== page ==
1275 Ecological perspectives for mantis research

Wednesday, December 15, 2010: 10:45 AM
Garden Salon 2 (Town and Country Hotel and Convention Center)
Lawrence E. Hurd , Department of Biology, Washington & Lee University, Lexington, VA
Emerging ecological theory suggests that predation is an organizing force in biodiversity through top-down trophic cascades, and praying mantises are quintessential predators within the most diverse metazoan assemblages on the planet (insects, of course). However, most of what we know about the population biology and community interactions of praying mantises comes from studies of temperate zone ambush predators that were accidentally introduced to the U.S. These include Tenodera aridifolia sinensis, T. angustipennis, Mantis religiosa, and Iris oratoria. In addition, some ecological work has been done on a native North American species, Stagmomantis carolina. However, virtually nothing is documented about the ecology of roughly 20 other species native to the U.S. This dearth of basic ecological information is even more stark when we consider that the vast majority of mantis species (2,000-10,000 or more?) are tropical. The latter include species that are active hunters as well as those that are ambush predators, and still others that may engage in both strategies. Consequently, our ability to generalize about mantises with respect to population regulation, trophic position, or community interactions is both highly constrained and limited at the present time. I present a summary of results from field and laboratory experiments on some of the temperate zone species that have been well studied. Such experiments could, and should be carried out on lesser known species, especially those from the tropics.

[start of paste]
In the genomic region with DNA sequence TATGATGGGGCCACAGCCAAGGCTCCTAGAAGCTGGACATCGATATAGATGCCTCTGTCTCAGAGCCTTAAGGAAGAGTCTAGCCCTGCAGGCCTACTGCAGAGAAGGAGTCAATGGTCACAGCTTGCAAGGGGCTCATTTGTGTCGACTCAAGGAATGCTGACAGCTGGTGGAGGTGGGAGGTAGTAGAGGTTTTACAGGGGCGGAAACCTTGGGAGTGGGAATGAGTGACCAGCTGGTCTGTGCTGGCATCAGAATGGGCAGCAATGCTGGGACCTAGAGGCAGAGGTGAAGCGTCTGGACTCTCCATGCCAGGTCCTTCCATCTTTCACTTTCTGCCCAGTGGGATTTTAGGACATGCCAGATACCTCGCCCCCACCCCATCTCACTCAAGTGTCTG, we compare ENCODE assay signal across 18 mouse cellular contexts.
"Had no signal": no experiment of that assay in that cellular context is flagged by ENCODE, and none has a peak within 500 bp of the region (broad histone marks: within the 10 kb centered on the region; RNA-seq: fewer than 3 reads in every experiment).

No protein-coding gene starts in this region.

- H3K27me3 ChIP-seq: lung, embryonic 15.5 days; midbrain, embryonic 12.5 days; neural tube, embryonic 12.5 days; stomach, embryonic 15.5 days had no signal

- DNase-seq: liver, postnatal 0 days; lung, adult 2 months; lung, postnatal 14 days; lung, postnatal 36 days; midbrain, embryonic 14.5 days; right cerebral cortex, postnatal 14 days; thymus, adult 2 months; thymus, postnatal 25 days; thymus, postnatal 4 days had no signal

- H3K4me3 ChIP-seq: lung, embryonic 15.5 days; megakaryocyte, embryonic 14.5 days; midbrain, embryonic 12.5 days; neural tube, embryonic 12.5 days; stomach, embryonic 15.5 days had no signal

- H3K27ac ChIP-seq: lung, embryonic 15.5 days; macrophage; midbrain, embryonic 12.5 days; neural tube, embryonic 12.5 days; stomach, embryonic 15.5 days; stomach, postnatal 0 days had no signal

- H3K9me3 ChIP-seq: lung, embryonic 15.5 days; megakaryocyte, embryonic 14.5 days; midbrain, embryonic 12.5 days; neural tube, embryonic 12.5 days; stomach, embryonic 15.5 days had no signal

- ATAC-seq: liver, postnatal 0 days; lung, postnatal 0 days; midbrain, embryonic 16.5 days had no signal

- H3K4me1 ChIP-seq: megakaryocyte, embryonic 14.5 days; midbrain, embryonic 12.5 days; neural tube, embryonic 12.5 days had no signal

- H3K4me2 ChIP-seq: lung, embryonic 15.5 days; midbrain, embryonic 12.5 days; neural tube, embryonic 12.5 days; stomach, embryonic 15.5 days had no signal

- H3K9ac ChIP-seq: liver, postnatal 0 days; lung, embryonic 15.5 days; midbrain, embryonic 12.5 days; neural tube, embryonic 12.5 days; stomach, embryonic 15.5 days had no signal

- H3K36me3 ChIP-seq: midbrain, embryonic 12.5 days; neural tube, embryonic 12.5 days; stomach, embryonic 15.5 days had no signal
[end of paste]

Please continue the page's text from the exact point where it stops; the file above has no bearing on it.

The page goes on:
doi: 10.1603/ICE.2016.46077